Center for Latin American Caribbean Studies Center for Latin American Caribbean Studies
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Center for Latin American Caribbean Studies : Research Interests


  1. Eduardo Bonilla-Silva, Human Rights, Ideology, Latin America, Methodology, Phenotype, Political science, Puerto Rico, Race, Racism
  2. Michaeline A. Crichlow, Globalization, Development Studies, Postcoloniality, Nationalism/citizenship
  3. Susan Denman, Adult, Attitude to Health, Clinical Competence, Dengue, Diagnosis, Disease Outbreaks, Health Promotion, Influenza, Malaria, Patient Care Team, Severe Acute Respiratory Syndrome, Transients and Migrants
  4. Ariel Dorfman, Popular Culture and Globalization
  5. Laurent Dubois, Anthropology, History and Literature of the French Caribbean and the Atlantic World
  6. Fernando R. Fernholz, International Development Policy, Public Finance, Economic Growth and Development, Debt, Program and Project Appraisal, Privatization and Regulation
  7. John D. French, History, Labor, Political science
  8. Esther L. Gabara, Esther Gabara received her PhD from Stanford University in 2001. ...
  9. Gary Gereffi, Agriculture, Asia, Central America, Deindustrialization, Developing Countries, East Asia, Food Supply, Free trade, Globalization, Human capital, Humans, Industrial districts, Industry, Information technology, Knowledge economy, Labor, Latin America, Models, Econometric, Morocco, North America, South Asia, Sustainability, Textile Industry, Transaction costs
  10. Margaret R. Greer, Desire, Gender, Justice, Law, Mirror Neurons, Neurophysiology
  11. Deborah Jakubs, The social history of modern Latin America/Immigration/Social history of ...
  12. Deborah Jenson, French and Haitian Studies; Global Health; "Neurohumanities"
  13. Robin Kirk, Conflict management, Creative writing, Creative writing--Fiction, Creative writing--Juvenile literature, Denial of justice, Human Rights, Human rights advocacy, Human rights and globalization, Human rights movements, Human rights--America, Human rights--History--20th century, Human rights--Northern Ireland, Journalism, Online journalism, Truth commissions
  14. Pedro Lasch, I see my work as a consecutive set of acts ...
  15. J. Lorand Matory, Cultural anthropology of Africa and the African diaspora; African-inspired religions; transnationalism and the dynamism of ethnic identities; Black Ethnic Diversity in the US; the Culture of Higher Education
  16. Gilbert W. Merkx, Education
  17. Walter Mignolo, The constitution and transformation of the modern/colonial world. The de-colonial option as ethical, political and epistemic modes of re-existence. Decolonizing aesthetics and religion to liberate subjectiviy and spirituality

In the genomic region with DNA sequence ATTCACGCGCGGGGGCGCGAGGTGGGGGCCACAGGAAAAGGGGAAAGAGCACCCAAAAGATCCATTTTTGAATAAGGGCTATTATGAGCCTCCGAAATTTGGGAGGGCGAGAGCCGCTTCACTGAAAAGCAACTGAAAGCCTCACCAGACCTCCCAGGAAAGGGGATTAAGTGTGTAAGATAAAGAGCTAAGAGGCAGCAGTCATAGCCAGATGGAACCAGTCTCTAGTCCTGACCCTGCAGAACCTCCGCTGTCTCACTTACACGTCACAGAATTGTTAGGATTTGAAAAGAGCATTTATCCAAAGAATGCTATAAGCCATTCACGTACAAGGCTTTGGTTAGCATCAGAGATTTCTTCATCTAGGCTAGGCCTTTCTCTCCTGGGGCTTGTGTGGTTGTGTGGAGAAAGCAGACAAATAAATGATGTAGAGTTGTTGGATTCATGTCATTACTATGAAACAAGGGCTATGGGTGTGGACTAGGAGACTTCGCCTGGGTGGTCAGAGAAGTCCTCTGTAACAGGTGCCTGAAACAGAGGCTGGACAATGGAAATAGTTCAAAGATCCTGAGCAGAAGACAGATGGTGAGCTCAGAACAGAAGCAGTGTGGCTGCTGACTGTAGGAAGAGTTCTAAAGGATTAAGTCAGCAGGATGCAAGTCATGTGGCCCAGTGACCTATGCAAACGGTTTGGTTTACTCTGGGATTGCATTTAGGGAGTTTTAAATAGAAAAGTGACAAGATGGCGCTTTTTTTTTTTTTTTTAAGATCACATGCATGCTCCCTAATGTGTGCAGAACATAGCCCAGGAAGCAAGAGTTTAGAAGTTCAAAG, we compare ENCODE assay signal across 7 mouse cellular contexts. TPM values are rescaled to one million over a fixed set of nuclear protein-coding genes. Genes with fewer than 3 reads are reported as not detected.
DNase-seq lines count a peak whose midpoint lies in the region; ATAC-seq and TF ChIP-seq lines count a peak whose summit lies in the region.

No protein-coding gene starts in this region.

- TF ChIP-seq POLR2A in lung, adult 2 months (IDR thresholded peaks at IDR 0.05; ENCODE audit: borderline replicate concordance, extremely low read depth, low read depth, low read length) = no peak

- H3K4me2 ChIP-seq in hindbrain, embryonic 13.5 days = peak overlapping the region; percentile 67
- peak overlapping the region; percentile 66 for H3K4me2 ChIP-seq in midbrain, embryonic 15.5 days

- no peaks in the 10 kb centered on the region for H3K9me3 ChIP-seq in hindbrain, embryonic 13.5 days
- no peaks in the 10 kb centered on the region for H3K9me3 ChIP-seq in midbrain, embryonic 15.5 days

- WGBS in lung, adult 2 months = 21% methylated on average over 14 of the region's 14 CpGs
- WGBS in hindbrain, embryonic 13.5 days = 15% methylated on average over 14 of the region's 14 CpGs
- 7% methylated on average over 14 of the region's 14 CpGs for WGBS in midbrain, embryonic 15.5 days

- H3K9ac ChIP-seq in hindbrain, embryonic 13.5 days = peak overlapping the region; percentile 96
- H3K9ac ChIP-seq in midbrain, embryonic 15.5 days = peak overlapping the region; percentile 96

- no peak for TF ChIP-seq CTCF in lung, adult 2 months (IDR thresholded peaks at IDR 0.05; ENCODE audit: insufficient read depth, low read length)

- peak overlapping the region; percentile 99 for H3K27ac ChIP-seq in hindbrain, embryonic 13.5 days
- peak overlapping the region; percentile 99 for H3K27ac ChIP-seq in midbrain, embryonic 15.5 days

18. Claudia Milian, Claudia Milian is Associate Professor of Romance Studies and Director ...
  19. Diane M. Nelson, Genocide, Guatemala, Reparations
  20. Jocelyn Olcott, I work on feminist history of modern Mexico. My first ...
  21. Liliana Paredes, Second Language Acquisition, Second Language Instruction, Linguistics, Sociolinguistics, Human Rights, Language and Identity
  22. Marcia Rego, Language and Nationalism, Lusophone Africa, Portuguese Colonialism, Ethnographic Writing, Anthropology of Body, Intercultural Contact
  23. Karen L. Remmer, Latin America, Democratization, Economic Policy and Performance, Military Governance
  24. José María Rodríguez García, Global Iberia/ Oceanic Americas; cosmopolitanism and autochthony; history of lyric ...
  25. Richard Rosa, 19th-21st Centuries Latin American and Caribbean Literatures and Cultures
  26. Peter Sigal, Anthropology, Cross-Cultural Comparison, Gender, Historiography, History, 16th Century, History, 17th Century, History, 18th Century, History, 19th Century, History, 20th Century, Internationality, Language, Latin America, Men's Health, queer theory, Queer Theory, Religion, Sexual Behavior, Sexuality, Social Change, Women's Health
  27. Magda Silva,

    My research focus on Critical Pedagogy, and Intercultural/Iintracultural learning. I apply these two pillars to all teaching material and projects I create as an educator of second language acquisition for the Portuguese Language Program.

    Critical Pedagogy applied to the teaching of a second language allows for a vast array of relevant critical topics. These issues surface at different moments and at different levels of intensity in class and can be carefully addressed as they emerge to help students be as successful as possible while they navigate both cultures with an open-mind and respectful demeanor.The student’s role as an intercultural and intracultural learner is well defined when topics arise that are intrinsically part of one country’s narrative but not innate to the other. The structure of the material  and/or the project I create allow for civil discussion so that participants can obtain full clarification, form opinions,  or perhaps most important, use that information to instigate thought. Participants’ understanding that a careful analysis of cultural characteristics will provide the groundwork for questioning the status quo, is key to this project. It will also instill the passionate nature of intellectual curiosity.

    The most prominent topics of discussion in my research are:

    1. The so-called “first world countries”

    2. White hegemonic power in the relationship of developing vs developed countries

    3. The assumptions that have shaped Brazilian view of America.

    4. Watch for patronizing and colonizing discourse when the players are seen as inferior/superior

    5. The discourse of Western culture and Eastern cultures. Is it possible to step out our own cultural sphere and comprehend “the other” ?

    6. English as a supreme language and dominant culture --- how do we promote an egalitarian conversation?

    7. Social stratification within a nation as well as between nations.

    8. Patriarchal power and male dominated societies

    9. Moral progress in feminism and gender issues in the last decades of the 20th century and beginning of the 21st century.

    10. Subliminal messages, mainstream media and independent media.

    11. Influence of media, the rise of a “culture industry” produced by the internet boom and the fall of TV for Millennials.

    Project ICONE: Language and Culture in Real Time

    I have designed a project specifically for the acquisition of Portuguese in the United States